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By Devin Grant
There are some incredible jazz musicians alive today who astound us with their sound, their originality and their skill. Artists like Wynton Marsalis and Sonny Rollins blow us away, but we should be careful not to forget the people who came before, who laid the groundwork to help jazz develop to what it is today, and who are legends in their own right. One such jazz legend is one of the greatest, if not the greatest, band leader to ever live, Glenn Miller.
Son of Lewis and Mattie Lou Miller, Alton Glenn Miller was born in Clarinda, Iowa on March 1st, 1904. Moving from Clarinda to North Platte, Nebraska, and then on to Missouri and Fort Morgan, Colorado, Miller’s musical start came in North Platte around 1914 when his father bought him a mandolin, which – as any good brass player would – he promptly traded for an old horn. In 1916 in Missouri Miller switched – as any good brass player would – to the trombone, and by the time he was going to Fort Morgan High School in Colorado he was practicing almost non-stop, to the point where due to the difficulty of making it in the music business his mother once said “It got to where Pop and I used to wonder if he’d ever amount to anything.” For a time her fears seemed justified; after enrolling at the University of Colorado, but spending more time on the road auditioning and playing gigs, Miller dropped out after failing three out of five courses one semester, deciding instead to focus entirely on his music.
Beginning of a Career
After touring with several orchestras, Miller ended up in Los Angeles, in the band of Ben Pollack (playing alongside future fellow band leader Benny Goodman). It was with this group that Miller began distinguishing himself as a composer and arranger, arranging songs for Pollack and co-writing his first original composition, “Room 1411”, with Benny Goodman. After Ben Pollack’s band moved to New York Miller married his high school sweetheart Helen Burger, and in 1934 Miller joined the Dorsey Brothers’ Orchestra, playing with the group for a year. In 1935 Ray Noble approached Miller to assemble a band for him, resulting in the Ray Noble orchestra containing such members as trumpeter Charlie Spivak and saxophonist Bud Freeman.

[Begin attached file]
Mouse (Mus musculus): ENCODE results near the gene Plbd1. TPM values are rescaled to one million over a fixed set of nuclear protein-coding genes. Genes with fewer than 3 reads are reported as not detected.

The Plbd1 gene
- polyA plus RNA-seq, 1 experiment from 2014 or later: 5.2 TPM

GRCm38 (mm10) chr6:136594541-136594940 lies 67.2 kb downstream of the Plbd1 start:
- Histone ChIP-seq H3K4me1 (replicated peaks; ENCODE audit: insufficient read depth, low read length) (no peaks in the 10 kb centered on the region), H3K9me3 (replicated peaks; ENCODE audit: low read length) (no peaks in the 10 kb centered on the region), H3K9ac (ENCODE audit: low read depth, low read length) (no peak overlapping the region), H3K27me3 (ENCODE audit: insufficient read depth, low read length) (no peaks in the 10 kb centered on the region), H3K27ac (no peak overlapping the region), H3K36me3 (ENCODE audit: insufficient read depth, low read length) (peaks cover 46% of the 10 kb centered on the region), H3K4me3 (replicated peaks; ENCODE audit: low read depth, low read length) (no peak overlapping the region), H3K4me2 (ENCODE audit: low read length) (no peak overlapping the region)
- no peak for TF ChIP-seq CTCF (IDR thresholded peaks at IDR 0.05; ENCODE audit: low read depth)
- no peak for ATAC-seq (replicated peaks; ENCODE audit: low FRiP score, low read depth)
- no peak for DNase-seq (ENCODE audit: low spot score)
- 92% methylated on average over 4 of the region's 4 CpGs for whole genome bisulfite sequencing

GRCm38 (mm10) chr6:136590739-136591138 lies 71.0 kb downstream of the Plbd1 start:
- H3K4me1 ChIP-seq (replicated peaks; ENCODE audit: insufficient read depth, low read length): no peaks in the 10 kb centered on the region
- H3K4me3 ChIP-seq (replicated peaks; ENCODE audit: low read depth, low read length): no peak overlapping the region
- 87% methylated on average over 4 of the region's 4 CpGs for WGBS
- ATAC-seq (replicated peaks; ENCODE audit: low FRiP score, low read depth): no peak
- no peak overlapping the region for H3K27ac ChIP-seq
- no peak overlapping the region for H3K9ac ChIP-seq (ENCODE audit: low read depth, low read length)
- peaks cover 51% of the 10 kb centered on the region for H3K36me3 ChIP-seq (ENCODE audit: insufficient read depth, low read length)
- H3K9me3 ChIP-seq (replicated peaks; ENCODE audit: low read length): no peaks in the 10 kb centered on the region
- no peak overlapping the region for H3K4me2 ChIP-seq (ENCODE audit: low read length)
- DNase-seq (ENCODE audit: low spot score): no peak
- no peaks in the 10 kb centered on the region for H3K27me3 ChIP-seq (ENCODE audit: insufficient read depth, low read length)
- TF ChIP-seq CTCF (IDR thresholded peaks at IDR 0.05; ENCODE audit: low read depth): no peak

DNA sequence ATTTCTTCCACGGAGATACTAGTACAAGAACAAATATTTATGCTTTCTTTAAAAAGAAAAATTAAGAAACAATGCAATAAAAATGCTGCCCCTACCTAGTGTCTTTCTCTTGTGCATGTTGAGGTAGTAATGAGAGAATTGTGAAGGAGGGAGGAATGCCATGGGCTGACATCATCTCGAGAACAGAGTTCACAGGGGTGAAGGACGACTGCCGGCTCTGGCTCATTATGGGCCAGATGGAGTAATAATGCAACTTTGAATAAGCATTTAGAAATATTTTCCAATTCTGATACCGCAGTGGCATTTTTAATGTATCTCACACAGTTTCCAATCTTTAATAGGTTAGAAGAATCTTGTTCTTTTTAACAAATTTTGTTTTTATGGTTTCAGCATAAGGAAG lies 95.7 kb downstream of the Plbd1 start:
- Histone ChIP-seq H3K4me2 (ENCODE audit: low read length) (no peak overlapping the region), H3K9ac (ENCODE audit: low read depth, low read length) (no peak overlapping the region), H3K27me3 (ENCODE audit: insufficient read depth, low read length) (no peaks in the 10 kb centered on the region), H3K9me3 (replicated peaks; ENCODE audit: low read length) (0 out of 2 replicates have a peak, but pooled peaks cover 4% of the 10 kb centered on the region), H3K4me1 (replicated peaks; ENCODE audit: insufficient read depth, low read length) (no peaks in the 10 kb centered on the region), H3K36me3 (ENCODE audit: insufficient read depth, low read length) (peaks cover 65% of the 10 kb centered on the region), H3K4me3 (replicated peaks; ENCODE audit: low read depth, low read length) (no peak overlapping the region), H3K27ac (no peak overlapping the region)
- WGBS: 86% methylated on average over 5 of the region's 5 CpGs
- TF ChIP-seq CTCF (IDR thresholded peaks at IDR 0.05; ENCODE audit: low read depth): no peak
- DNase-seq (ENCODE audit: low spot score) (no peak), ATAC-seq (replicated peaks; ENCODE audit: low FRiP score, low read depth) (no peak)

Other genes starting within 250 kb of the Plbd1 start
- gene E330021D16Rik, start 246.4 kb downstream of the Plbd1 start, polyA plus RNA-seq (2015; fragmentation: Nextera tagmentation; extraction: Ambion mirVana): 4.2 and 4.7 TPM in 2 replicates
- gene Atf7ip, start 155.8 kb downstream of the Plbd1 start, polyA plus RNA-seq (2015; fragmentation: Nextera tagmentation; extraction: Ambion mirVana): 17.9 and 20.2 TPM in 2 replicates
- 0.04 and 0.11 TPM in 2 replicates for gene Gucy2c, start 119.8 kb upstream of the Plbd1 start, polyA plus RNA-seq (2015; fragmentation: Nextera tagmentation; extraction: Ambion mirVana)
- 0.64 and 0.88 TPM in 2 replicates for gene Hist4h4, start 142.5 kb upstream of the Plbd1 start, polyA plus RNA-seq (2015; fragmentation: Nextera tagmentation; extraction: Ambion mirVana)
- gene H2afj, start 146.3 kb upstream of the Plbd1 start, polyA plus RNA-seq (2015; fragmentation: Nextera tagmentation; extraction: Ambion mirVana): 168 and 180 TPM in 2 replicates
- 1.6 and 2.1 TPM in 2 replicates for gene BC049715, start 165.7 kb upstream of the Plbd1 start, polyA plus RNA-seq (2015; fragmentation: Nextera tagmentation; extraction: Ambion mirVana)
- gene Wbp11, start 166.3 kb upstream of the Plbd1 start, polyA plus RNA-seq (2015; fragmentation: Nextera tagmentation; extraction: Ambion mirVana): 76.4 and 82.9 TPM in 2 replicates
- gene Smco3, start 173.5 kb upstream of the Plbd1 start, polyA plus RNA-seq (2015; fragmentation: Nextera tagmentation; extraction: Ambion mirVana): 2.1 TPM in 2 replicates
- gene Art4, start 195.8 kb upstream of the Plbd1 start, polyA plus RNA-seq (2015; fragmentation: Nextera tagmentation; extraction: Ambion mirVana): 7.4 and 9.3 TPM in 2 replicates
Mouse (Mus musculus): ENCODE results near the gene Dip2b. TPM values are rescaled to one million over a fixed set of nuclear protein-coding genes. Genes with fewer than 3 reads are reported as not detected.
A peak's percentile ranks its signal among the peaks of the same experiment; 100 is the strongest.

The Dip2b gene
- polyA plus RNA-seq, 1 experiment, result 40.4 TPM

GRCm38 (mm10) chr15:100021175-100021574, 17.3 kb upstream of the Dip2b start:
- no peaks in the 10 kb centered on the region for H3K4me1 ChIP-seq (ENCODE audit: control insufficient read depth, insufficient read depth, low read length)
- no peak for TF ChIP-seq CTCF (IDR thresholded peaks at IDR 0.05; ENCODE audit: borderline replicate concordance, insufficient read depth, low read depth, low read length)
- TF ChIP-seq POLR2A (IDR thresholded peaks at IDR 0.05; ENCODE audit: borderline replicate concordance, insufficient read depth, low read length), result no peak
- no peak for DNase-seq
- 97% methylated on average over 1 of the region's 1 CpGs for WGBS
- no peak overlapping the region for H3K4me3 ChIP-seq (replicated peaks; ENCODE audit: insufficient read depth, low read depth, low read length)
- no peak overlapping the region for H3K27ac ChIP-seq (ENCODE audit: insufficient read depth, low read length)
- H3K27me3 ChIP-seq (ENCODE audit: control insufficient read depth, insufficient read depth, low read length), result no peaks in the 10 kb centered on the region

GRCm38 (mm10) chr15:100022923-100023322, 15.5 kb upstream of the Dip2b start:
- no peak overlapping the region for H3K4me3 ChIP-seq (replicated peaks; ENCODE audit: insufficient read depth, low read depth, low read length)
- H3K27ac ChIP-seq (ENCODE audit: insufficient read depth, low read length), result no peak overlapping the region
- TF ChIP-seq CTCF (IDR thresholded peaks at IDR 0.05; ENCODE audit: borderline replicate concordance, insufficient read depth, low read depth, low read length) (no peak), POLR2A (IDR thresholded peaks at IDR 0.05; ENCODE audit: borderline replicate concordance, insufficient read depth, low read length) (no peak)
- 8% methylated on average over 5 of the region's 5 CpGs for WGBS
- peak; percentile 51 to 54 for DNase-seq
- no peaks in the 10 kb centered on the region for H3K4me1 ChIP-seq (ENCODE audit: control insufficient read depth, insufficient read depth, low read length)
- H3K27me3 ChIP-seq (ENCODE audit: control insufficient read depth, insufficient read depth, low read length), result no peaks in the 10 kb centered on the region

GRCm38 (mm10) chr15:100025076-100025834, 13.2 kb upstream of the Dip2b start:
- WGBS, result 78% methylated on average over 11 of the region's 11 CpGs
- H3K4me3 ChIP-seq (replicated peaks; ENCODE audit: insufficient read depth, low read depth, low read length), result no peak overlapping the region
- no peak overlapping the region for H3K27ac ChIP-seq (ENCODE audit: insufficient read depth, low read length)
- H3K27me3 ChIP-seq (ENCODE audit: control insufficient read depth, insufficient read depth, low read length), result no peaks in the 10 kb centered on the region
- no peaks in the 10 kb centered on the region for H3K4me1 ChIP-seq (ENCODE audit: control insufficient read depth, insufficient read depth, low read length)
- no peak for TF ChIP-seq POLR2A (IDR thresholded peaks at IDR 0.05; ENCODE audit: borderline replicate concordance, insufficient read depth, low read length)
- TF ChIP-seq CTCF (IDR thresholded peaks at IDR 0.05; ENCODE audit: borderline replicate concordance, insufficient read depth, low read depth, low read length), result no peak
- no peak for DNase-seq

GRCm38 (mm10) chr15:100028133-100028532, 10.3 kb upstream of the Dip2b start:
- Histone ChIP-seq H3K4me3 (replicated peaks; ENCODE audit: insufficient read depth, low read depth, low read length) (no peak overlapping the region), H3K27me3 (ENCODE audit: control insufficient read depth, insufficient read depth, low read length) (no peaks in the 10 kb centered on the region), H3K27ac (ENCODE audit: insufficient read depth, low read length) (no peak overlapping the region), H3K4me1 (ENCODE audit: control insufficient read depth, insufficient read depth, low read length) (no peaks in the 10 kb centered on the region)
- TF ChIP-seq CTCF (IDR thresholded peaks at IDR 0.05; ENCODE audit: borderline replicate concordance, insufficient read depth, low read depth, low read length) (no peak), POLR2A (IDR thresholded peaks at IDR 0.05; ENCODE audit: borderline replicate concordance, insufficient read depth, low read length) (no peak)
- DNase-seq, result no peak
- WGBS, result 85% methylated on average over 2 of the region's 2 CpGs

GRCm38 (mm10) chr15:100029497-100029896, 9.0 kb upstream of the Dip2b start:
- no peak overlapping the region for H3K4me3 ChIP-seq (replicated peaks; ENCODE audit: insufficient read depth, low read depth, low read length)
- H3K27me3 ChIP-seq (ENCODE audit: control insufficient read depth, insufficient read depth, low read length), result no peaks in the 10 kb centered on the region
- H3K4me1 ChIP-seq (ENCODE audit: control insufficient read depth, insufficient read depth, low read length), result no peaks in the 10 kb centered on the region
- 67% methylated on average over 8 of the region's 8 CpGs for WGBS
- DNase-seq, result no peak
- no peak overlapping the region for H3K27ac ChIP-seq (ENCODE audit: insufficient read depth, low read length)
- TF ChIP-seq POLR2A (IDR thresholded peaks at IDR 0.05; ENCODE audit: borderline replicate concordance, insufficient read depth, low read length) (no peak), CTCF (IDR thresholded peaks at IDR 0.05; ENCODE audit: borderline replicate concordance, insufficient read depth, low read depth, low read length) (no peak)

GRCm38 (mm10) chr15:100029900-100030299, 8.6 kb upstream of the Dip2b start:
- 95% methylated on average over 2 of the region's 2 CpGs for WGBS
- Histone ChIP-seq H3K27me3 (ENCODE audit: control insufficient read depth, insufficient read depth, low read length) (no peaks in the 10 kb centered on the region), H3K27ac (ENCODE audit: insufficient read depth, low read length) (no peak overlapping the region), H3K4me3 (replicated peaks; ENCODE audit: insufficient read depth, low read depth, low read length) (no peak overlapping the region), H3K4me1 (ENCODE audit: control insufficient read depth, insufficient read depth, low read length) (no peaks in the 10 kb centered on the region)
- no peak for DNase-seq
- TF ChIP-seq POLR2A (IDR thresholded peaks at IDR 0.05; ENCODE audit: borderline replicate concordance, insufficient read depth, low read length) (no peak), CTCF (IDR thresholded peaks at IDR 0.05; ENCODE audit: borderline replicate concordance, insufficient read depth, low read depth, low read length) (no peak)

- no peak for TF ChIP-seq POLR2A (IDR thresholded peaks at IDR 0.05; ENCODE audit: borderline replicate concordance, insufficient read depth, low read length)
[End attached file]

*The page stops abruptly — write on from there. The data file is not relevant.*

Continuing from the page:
Building His Own Name
In 1937 Miller decided to break out on his own, and formed his own band. Despite a couple of recordings for Decca and Brunswick, Miller’s band mainly only played a few one night stands and was unable to distinguish themselves among the multitude of big bands at the time. After parting ways at the end of 1937, Miller realized he needed to give his band an original sound, and used a technique he had first developed for the Ray Noble Orchestra of having a clarinet holding the melodic line while the tenor sax plays the same note, supported by the harmonizing of the other three saxophones. This sound, particularly thanks to lead clarinet Wilbur Schwartz, was something completely original that no other band seemed to be able to copy, and in March of 1938 the Glenn Miller Orchestra was born.
The Golden Years
The Glenn Miller Orchestra’s big break came in 1939 with an engagement at the Glen Island Casino in New Rochelle, New York, where they set an attendance record with an opening night crowd of 1800 listeners. This became a bit of a trend for Miller, attracting the largest dancing crowd in Syracuse history at the New York State Fair, and topping Guy Lombardo’s all time record at the Hershey Park Ballroom in Pennsylvania, capped off by a performance at Carnegie Hall with other greats Paul Whiteman, Fred Waring and, you guessed it, Benny Goodman.